In contrast, the problem underlying the present invention is to provide a joint covering that is cast in situ and in which the plates bridging the joint are held down and controlled centrally with respect to the joint gap by the mat itself without the elastic behaviour of the mat being impaired thereby.
According to the invention, this problem is solved in the case of a construction of the type mentioned at the beginning by casting the elastomeric mat in situ and by providing as fastening means at the fastening place an elastomeric projection on the underside of the mat which engages the plate directly or indirectly or adheres to the surface thereof.
The projection can engage a cut-away portion, opening or recess in the plate or be formed by a cross-piece between two adjacent plates which engages lateral indentations in these plates.
It is also possible for such a cross-piece to engage indirectly, namely by sliding bolts anchored therein and projecting on both sides beyond the surface of the cross-piece, in lateral grooves of adjacent plates.
In that case the projection is preferably produced simultaneously with casting of the mat, that is to say as a part of the mat; it would also be possible to prefabricate a plug from elastomeric material which, during casting of the mat, would connect with the latter to form an integral component.
The proposal of the invention ensures a mat that is not subject to the disturbing engagement of fastening means, that is to say a mat is cast which has a uniform elastic behaviour over its entire thickness and its entire width. To a certain extent, the fastening means lie outside the mat member responsible for the elasticity of the mat and in addition they have the same elastomeric properties as the mat itself. As a result of being manufactured in situ, the mat is especially well adapted to the edges of the joint. It is not possible for either tipping up or directional changes of the edges of the joint to result in difficulties, as is often the case, in contrast, in prefabricated joint coverings. With the joint covering according to the invention, a mechanical anchoring of the elastomeric mat in the edge region in superfluous; as a result of the casting, the mat is rigidly connected in the region of its edge strips to the recesses of the carriageway forming the edges of the joint. Since, in addition, the mat is manufactured without stress in situ, the danger of arching of the mat when the joint narrows is largely overcome. In order to be entirely reliable in this respect, it may be advantageous for the mat to have a cavity running in the longitudinal direction of the joint along each of the two ends of the plates, the height of which exceeds the thickness of the plate. Depending on the manufacturing conditions, both this cavity and the spaces between the plates are filled with one or more intermediate layers of foamed plastics material. After being placed in position, a joint covering formed from such intermediate layers and plates is covered with mat material. The cavities mentioned are thus formed and their shape ensures that under horizontal compression the central strips of the mat are pressed in the direction of the joint gap.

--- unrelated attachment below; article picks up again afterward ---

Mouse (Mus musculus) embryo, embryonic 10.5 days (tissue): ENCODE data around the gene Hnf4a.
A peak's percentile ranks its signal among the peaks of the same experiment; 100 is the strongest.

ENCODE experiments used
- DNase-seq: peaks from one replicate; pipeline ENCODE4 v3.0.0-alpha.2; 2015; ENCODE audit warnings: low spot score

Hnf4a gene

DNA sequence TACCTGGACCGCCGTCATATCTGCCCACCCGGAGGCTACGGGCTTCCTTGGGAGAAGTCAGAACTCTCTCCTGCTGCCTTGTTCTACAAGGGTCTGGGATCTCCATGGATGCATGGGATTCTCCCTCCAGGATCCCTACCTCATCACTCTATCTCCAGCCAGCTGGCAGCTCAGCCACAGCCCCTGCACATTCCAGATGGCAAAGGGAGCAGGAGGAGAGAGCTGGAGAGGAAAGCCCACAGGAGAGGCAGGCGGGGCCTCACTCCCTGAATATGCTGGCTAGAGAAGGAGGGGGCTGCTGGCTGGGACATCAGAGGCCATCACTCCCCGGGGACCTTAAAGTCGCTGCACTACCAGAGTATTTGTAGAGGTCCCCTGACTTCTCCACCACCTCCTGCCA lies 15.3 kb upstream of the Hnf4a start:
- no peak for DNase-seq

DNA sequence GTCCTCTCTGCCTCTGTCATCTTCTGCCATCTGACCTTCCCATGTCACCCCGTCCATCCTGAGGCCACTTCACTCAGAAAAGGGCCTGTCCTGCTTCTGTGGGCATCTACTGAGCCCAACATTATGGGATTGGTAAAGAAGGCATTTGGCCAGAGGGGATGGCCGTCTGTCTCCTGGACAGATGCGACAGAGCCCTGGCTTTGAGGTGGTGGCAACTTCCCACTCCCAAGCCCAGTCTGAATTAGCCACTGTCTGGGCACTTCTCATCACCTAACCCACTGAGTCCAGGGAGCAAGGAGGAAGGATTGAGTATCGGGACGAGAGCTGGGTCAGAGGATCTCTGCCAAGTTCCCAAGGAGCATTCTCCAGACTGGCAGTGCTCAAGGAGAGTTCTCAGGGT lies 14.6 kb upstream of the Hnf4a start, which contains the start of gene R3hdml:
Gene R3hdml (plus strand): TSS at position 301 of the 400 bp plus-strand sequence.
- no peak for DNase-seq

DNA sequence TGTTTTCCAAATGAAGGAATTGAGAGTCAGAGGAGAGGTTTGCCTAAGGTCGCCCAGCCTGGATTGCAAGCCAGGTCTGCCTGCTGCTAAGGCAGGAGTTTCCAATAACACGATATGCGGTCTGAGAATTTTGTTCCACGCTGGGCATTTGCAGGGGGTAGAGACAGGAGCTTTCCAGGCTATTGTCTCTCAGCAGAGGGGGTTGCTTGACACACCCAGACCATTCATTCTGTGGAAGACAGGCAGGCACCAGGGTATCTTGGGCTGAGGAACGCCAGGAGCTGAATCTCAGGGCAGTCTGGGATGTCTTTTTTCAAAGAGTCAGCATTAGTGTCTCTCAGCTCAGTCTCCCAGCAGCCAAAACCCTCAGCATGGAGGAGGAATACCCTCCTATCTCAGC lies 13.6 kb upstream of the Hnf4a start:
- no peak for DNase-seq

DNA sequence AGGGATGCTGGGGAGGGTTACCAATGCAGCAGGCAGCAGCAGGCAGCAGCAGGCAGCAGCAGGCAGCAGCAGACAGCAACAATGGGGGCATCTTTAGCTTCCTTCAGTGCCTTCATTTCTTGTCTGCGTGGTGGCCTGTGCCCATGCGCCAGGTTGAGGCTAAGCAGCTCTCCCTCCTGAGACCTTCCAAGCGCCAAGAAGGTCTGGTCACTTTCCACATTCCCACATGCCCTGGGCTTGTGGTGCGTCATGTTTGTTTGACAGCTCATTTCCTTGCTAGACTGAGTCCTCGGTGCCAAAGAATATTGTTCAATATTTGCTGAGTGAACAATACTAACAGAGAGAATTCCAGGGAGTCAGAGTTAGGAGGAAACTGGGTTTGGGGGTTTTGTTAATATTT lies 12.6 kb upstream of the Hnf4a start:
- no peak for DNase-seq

In the case of relatively wide expansion joints, it is advantageous to secure the mats additionally against arching owing to narrowing of the joint. Suitable for this purpose is a bar which is placed in the centre of the joint in the longitudinal direction of the joint and on which the plates are threaded.
FIG. 1 shows a vertical cross-section through a joint covering for narrow joints;
FIG. 2 shows a plan view of the joint covering according to FIG. 1 without a mat;
FIGS. 3-5 each shows different fastening means for connecting the mat to the plates lying underneath;
FIG. 6 shows a vertical section through a joint covering for expansion joints of medium size;
FIGS. 7 and 8 each shows a vertical partial section in the longitudinal direction of a wider joint, the plates being cut eccentrically in FIG. 7 and centrally in FIG. 8, and